87 research outputs found

    From waste to high value utilization of spent bleaching clay in synthesizing high-performance calcium-based sorbent for CO 2 capture

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    A novel calcium looping (CaL) process integrated with a spent bleaching clay (SBC) treatment is proposed whereby fuels and/or heat from regeneration of SBC provide extra energy for the calcination process, in addition, the regenerated SBC can be used to synthesize enhanced CaO-based sorbents. Different kinds of composite samples were prepared with the regenerated SBC and/or aluminate cement at various doping ratios via a pelletization process. All pellets were subjected to thermogravimetic analyzer tests employing severe reaction conditions to determine the optimal doping ratios and regeneration method for the SBC based sorbents. These results demonstrate that pellets containing combustible components showed higher CO2 uptakes, due to the improved pore structure, which was verified by N2 adsorption measurements. The as-prepared sorbent “L-10PC” (90 wt.% CaO/10 wt.% pyrolytic SBC) achieved a final CO2 uptake of 0.164 g(CO2) g(calcined sorbent)−1 after 20 cycles, which was 67.3% higher than that of natural limestone particle. A new larnite (Ca2SiO4) phase was detected by X-ray diffraction analysis, however the weak diffraction peak associated with it indicated a low content of larnite in the pellets, which produced a smaller effect on performance compared to cement. A synergistic effect was achieved for a sample designated as “L-5PC-10CA” (85 wt.% CaO/5 wt.% pyrolytic SBC /10 wt.% cement), which resulted in the highest final uptake of 0.208 g(CO2) g(calcined sorbent)−1 after 20 cycles. Considering the simplicity of pyrolysis regeneration process and the excellent capture capability of pellets doped by pyrolytic SBC, the proposed system integrating CaL with SBC pyrolysis treatment appears to offer particular promise for further development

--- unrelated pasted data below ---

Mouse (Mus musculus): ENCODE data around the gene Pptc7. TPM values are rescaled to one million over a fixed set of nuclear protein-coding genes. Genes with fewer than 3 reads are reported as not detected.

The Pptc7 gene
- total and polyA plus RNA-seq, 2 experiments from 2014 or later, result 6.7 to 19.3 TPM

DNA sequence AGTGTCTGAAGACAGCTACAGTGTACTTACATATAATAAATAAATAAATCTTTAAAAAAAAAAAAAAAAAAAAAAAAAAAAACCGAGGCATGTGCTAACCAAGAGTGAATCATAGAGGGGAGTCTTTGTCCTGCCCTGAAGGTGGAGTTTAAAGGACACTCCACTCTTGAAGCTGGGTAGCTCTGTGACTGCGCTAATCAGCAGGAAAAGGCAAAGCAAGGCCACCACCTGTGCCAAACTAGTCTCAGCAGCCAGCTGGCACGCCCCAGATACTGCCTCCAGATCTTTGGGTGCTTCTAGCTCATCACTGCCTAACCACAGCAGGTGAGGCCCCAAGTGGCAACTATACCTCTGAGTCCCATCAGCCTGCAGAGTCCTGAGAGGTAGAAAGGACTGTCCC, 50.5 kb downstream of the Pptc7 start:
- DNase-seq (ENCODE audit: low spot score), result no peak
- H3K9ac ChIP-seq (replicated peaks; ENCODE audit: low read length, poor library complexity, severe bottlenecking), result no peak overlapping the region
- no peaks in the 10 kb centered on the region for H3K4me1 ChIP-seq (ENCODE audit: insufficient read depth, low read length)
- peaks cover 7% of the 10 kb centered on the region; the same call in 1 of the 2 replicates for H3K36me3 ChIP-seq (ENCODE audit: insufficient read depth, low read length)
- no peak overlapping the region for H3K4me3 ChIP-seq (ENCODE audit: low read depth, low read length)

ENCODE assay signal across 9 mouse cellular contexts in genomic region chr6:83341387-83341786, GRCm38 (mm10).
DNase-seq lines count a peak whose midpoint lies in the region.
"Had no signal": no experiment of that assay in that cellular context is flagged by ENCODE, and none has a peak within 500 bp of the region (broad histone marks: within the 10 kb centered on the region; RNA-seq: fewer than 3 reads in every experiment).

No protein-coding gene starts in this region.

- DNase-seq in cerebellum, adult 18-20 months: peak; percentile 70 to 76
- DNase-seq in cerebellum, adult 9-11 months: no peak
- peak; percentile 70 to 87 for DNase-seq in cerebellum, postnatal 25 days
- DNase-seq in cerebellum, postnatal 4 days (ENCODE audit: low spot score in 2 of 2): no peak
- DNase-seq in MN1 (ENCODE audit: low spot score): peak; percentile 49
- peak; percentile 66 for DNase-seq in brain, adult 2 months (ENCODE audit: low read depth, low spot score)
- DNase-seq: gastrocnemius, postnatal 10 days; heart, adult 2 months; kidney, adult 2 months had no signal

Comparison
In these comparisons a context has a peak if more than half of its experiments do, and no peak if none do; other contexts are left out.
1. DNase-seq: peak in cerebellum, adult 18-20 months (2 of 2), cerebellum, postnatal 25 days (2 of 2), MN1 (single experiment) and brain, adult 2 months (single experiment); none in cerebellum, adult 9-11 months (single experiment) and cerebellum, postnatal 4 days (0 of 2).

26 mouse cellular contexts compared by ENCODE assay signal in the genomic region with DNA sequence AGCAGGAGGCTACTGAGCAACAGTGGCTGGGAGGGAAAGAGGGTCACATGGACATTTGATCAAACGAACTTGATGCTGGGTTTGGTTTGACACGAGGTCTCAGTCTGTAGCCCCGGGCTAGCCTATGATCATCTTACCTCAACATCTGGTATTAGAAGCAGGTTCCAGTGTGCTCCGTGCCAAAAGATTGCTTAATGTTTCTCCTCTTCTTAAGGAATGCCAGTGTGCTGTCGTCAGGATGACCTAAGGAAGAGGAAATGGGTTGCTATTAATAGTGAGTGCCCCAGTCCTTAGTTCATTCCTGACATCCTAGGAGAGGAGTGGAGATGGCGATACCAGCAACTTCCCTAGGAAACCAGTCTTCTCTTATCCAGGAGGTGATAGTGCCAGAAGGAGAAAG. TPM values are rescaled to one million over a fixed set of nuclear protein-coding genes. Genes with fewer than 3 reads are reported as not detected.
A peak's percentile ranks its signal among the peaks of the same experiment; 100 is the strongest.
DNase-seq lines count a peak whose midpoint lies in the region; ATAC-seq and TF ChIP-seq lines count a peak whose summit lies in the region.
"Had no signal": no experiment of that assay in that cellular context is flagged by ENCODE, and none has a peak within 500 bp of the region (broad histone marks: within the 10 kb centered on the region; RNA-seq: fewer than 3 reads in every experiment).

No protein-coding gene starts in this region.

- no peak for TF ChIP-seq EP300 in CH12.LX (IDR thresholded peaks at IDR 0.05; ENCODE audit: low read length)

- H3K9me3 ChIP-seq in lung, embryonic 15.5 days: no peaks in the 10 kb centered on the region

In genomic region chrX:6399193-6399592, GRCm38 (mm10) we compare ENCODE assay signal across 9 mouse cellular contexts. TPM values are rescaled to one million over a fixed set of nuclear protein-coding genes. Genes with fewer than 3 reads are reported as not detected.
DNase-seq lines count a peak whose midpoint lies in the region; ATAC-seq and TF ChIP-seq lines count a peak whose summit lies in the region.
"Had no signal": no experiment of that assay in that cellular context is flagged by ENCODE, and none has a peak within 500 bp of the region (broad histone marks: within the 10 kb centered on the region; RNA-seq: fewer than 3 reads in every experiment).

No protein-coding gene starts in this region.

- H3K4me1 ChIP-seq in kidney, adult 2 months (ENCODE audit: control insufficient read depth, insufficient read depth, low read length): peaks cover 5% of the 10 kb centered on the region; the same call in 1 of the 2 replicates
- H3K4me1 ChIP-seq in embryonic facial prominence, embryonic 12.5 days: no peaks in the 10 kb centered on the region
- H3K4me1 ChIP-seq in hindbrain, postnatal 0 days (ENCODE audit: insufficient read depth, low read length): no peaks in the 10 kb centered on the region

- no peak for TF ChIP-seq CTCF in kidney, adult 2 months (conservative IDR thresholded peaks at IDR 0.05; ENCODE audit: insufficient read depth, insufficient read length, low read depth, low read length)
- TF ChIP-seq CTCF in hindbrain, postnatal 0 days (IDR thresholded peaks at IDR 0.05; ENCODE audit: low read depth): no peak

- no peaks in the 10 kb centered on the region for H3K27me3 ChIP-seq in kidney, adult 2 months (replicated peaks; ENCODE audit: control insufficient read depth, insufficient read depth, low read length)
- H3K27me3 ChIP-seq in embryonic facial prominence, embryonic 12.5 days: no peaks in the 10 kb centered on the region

Self-activated, Nanostructured Composite for Improved CaL-CLC technology